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Discussion Starter · #1 ·
Since I bought my 2006 883 about 8 months ago I have been 'adjusting' it to suit me. I have been working on (and building) motorcycles for over 40 years but I am at a bit of a loss for the problem I have been having with fork oil.

I have been tuning my Progressive springs, fiddling with different weights of oil and adjusting the preload (through different lengths of PVC).

Even though I remove the caliper and hang it high prior to changing the fork oil -- to keep the oil off of the pads, I invariably get a bit of oil on the rotor, the pads pick up the oil, etc.

I use brake cleaner on the rotor prior to reinstalling the caliper, but this is the second time I have inadvertently oiled the pads by not cleaning fully prior to reinstallation.

I then remove the pads, soak them in Kereosene, spray them with brake cleaner and finish with compressed air to dry.

Then I take a sheet of 60 grit sandpaper on a piece of glass and scuff the pads to insure that all the oil has been removed.

Naturally, I have to reseat the pads which takes a couple of hundred miles.

Aside from not getting oil on the pads in the first place, is there a more efficient way of cleaning them if this happens again?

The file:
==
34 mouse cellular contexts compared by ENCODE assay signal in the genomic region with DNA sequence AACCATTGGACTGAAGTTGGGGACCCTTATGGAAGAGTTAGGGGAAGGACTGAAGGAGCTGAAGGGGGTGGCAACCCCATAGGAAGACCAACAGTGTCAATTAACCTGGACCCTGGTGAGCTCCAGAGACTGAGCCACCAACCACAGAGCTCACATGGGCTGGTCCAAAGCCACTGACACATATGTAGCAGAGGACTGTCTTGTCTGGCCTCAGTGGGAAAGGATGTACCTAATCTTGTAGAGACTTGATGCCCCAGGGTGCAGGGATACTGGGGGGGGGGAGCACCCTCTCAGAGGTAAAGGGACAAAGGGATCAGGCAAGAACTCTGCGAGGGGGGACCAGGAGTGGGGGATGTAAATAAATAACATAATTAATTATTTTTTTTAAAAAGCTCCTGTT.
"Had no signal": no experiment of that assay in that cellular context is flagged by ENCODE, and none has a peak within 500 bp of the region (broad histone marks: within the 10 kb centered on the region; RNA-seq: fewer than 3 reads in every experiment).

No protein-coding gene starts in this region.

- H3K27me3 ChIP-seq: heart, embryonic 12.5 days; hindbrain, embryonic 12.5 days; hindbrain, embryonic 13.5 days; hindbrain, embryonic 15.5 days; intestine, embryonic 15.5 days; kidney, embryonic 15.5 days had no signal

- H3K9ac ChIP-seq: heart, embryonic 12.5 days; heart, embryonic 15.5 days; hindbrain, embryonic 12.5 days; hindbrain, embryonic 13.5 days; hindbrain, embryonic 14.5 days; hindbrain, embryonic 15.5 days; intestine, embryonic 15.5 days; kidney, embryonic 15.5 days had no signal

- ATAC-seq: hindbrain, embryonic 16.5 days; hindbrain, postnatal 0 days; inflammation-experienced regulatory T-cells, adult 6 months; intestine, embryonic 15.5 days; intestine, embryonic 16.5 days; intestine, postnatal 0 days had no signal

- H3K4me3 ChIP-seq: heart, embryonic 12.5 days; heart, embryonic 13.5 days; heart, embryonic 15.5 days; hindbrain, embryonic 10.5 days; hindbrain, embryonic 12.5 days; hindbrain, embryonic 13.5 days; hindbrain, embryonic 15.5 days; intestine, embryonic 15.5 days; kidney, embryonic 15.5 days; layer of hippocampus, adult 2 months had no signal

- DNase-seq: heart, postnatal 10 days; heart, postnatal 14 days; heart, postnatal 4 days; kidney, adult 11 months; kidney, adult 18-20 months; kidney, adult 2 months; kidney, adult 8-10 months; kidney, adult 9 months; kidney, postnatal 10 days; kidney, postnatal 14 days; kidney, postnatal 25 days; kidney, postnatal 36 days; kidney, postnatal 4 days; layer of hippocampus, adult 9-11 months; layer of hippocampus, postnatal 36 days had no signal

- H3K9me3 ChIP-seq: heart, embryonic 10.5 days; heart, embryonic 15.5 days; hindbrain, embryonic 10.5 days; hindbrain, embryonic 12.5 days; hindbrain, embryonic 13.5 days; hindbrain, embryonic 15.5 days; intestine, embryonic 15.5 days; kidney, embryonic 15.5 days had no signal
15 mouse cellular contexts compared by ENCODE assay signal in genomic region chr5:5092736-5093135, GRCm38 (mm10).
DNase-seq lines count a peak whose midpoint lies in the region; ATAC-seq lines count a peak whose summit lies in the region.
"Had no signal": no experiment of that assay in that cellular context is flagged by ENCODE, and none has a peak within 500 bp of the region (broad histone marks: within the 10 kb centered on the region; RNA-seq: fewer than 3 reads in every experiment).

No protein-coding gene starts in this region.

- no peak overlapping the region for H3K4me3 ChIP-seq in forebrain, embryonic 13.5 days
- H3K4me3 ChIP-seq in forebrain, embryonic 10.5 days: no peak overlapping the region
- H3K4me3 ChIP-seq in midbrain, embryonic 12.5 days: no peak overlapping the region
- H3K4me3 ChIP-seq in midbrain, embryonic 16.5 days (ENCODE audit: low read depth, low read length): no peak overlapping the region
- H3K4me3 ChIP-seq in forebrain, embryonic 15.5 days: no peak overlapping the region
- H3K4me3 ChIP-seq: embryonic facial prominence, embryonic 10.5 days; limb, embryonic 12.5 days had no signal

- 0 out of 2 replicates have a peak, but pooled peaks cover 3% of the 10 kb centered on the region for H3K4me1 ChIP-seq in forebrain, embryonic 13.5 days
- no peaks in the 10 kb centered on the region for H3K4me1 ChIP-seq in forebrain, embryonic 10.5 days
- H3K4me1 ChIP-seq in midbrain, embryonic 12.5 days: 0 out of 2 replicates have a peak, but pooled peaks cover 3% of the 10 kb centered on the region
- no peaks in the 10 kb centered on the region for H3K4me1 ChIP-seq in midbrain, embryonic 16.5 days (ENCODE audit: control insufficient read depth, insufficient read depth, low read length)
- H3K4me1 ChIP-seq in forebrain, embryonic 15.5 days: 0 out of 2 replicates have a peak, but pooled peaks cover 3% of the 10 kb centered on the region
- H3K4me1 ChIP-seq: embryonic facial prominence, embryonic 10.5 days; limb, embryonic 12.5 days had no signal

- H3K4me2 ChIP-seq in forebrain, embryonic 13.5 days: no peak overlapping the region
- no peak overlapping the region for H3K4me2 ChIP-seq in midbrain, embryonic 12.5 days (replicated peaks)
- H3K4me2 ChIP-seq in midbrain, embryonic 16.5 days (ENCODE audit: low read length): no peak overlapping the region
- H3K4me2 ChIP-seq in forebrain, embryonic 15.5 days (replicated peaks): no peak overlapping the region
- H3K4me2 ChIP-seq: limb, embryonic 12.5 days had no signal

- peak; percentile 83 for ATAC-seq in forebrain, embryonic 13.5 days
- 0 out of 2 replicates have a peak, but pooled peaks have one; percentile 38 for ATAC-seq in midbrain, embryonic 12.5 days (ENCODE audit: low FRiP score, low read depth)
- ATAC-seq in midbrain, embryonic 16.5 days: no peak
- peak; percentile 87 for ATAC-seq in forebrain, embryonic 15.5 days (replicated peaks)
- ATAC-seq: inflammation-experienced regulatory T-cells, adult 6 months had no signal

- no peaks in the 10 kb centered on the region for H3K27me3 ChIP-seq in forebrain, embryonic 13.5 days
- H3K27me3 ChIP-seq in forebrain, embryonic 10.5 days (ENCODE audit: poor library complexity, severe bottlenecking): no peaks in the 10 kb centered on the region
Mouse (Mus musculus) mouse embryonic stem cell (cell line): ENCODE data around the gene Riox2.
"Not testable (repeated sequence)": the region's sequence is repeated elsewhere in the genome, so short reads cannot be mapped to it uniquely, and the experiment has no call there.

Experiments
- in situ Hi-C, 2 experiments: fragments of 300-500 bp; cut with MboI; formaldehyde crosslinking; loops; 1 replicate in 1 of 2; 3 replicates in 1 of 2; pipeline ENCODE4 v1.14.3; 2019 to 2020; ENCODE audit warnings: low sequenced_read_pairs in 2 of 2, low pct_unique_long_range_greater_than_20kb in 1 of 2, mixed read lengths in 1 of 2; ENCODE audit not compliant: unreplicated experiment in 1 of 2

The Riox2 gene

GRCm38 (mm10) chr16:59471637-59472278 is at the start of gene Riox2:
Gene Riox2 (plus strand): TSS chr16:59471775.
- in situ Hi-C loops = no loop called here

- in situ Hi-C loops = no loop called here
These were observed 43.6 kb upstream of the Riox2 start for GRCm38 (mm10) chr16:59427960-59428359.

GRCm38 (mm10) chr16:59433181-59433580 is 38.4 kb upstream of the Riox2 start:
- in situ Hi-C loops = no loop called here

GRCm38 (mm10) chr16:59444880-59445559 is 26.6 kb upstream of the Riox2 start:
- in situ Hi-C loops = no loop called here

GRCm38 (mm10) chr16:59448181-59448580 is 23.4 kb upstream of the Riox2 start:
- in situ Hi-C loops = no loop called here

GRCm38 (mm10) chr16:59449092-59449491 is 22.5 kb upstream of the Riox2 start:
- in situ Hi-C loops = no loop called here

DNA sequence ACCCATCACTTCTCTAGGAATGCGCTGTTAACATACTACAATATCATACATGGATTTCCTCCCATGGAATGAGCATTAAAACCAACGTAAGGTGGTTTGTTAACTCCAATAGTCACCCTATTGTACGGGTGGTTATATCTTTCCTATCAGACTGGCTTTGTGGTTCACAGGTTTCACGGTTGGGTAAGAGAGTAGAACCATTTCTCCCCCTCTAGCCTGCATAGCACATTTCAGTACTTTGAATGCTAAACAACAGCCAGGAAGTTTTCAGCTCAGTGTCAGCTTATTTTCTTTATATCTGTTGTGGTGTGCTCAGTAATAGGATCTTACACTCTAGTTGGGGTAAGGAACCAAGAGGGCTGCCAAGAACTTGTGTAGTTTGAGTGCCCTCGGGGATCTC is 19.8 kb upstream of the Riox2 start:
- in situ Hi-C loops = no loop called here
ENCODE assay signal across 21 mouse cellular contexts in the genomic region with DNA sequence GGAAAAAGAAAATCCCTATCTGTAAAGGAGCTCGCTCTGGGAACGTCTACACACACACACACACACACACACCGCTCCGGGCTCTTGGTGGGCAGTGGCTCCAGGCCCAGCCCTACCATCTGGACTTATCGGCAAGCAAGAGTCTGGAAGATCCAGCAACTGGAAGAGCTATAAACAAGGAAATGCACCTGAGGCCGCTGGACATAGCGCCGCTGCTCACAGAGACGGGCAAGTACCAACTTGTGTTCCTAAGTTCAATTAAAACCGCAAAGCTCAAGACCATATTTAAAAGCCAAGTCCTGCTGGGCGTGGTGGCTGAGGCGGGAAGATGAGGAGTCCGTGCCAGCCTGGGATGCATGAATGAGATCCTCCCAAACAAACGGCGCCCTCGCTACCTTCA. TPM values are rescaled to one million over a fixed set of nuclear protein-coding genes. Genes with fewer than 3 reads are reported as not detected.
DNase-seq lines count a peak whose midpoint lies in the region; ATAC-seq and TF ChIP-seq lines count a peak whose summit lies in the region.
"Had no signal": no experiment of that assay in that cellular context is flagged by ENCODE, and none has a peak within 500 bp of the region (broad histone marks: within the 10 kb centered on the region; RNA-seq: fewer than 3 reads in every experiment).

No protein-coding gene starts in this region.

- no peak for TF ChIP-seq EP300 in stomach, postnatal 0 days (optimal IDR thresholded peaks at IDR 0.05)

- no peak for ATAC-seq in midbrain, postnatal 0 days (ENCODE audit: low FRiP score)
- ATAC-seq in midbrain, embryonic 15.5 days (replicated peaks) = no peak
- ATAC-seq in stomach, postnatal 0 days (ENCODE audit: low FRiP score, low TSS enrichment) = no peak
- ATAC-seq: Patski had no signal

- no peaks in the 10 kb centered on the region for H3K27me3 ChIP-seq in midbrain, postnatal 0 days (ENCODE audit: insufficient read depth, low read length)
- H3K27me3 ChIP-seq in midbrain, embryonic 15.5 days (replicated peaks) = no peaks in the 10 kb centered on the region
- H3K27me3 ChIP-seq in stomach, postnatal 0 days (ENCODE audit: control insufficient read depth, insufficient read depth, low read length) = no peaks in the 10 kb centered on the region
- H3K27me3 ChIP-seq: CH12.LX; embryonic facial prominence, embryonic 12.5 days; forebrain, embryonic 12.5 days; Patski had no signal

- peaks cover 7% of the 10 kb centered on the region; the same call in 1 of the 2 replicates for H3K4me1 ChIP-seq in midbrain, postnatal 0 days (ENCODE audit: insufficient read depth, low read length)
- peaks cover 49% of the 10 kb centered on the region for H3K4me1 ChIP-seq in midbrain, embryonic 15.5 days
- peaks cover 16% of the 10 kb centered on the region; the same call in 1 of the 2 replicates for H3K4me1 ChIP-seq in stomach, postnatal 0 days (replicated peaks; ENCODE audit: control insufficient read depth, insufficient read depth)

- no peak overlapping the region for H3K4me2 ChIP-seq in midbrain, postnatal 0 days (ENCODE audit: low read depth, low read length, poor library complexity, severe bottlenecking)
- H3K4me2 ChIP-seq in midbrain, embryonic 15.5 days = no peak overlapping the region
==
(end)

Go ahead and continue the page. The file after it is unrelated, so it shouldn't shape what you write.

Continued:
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Cover the rotor with a shop bag or fender cover; anything that will not soak up the oil or let it seep through to the rotor. Are you getting the oil on it when you are draining the forks or filling them up? If it's when you are draining them; turn the wheel a different way. For example, my rotor is on the left so I would turn my wheel to the left to allow gravity to pull the stream of oil away from the rotor; if the wheel is turned right the stream would flow closer to the rotor. Best thing to do is to cover the rotor.


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Wayward Son
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Slightly OT.
Why clean them with kerosene? It is oil based.
Inquiring minds want to know.
 

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Discussion Starter · #6 ·
Cover the rotor with a shop bag or fender cover; anything that will not soak up the oil or let it seep through to the rotor. Are you getting the oil on it when you are draining the forks or filling them up? If it's when you are draining them; turn the wheel a different way. For example, my rotor is on the left so I would turn my wheel to the left to allow gravity to pull the stream of oil away from the rotor; if the wheel is turned right the stream would flow closer to the rotor. Best thing to do is to cover the rotor.


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I am getting the oil on the rotor during the drain process. I am going to try using a vacuum pump and draining from the top next time. That should obviate the mess.

I have 7 wt in it now and that is a bit light. I am going to go back to 10 wt with the standard 3/4 inch pre-load on the springs. I have 1 1/4 inch pre-load now.

15 wt was too hard, as was 10 wt with the extra 1/2 inch of pre-load.

The progressives in the back are pretty stiff. I am not an aggressive rider any more, just looking for a bit more comfort going over some of the choppy roads we have around here.

I'm sure part of the problem is the lighter weight of the Sportster itself. I used to ride 74's and 80's, and the extra 200 pounds made a lot of difference. I never screwed around with the suspension on my other Harleys, ever.